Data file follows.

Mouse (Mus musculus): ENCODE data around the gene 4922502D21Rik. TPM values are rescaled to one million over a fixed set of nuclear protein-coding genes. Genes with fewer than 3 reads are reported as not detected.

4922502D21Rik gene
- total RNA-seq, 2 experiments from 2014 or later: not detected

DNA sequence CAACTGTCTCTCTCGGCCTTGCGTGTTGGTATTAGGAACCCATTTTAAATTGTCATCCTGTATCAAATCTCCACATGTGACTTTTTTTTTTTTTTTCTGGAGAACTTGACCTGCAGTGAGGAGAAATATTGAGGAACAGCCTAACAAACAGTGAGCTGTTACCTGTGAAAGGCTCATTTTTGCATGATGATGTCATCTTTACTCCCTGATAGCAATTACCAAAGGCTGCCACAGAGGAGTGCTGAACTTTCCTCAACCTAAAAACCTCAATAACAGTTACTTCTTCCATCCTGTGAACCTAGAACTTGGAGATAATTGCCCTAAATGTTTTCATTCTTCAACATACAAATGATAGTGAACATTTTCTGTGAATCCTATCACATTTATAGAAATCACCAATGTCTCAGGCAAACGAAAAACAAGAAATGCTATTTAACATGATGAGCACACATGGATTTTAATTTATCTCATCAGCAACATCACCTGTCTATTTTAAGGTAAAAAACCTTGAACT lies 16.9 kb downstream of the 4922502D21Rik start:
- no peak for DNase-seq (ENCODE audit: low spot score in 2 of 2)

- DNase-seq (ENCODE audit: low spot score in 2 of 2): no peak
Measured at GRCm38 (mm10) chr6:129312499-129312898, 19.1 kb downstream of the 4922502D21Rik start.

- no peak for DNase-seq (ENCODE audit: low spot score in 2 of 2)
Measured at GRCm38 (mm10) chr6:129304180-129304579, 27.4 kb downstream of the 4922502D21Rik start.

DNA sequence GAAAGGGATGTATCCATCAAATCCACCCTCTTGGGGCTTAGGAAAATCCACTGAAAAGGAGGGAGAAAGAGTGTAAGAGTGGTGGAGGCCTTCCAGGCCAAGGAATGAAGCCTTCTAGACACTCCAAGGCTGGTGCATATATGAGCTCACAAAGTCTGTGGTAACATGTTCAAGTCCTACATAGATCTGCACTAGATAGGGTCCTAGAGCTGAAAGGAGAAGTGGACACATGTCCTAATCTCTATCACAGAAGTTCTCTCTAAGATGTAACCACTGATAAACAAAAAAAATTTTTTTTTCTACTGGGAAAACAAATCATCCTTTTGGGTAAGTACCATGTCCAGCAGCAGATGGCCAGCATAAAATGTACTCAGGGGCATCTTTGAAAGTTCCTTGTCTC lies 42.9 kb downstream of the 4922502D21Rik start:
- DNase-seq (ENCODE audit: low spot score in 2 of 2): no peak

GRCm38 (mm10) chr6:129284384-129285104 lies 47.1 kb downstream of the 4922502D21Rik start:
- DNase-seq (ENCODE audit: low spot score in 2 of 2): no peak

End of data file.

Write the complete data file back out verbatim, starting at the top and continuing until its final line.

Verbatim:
Mouse (Mus musculus): ENCODE data around the gene 4922502D21Rik. TPM values are rescaled to one million over a fixed set of nuclear protein-coding genes. Genes with fewer than 3 reads are reported as not detected.

4922502D21Rik gene
- total RNA-seq, 2 experiments from 2014 or later: not detected

DNA sequence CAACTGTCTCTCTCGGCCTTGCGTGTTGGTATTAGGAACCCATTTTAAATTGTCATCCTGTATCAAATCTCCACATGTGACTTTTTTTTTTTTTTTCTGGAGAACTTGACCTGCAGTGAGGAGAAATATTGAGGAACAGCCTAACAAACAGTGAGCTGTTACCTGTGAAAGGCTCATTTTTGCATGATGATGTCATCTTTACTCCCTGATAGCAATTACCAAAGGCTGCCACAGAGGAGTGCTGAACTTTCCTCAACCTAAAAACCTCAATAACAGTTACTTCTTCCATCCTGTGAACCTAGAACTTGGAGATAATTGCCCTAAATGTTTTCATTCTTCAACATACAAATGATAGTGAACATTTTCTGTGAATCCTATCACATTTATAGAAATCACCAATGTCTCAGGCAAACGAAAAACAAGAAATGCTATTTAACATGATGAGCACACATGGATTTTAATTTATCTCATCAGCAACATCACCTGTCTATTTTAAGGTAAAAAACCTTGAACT lies 16.9 kb downstream of the 4922502D21Rik start:
- no peak for DNase-seq (ENCODE audit: low spot score in 2 of 2)

- DNase-seq (ENCODE audit: low spot score in 2 of 2): no peak
Measured at GRCm38 (mm10) chr6:129312499-129312898, 19.1 kb downstream of the 4922502D21Rik start.

- no peak for DNase-seq (ENCODE audit: low spot score in 2 of 2)
Measured at GRCm38 (mm10) chr6:129304180-129304579, 27.4 kb downstream of the 4922502D21Rik start.

DNA sequence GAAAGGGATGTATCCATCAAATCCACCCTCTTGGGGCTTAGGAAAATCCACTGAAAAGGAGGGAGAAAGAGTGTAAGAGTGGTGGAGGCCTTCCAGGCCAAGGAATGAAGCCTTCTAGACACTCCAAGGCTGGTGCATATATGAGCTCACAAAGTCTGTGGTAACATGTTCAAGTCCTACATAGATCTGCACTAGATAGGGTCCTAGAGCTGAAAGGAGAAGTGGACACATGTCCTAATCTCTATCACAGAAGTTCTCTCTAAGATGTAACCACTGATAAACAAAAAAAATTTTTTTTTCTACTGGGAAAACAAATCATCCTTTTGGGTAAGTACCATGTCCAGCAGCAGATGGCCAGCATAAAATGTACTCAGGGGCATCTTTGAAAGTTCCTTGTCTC lies 42.9 kb downstream of the 4922502D21Rik start:
- DNase-seq (ENCODE audit: low spot score in 2 of 2): no peak

GRCm38 (mm10) chr6:129284384-129285104 lies 47.1 kb downstream of the 4922502D21Rik start:
- DNase-seq (ENCODE audit: low spot score in 2 of 2): no peak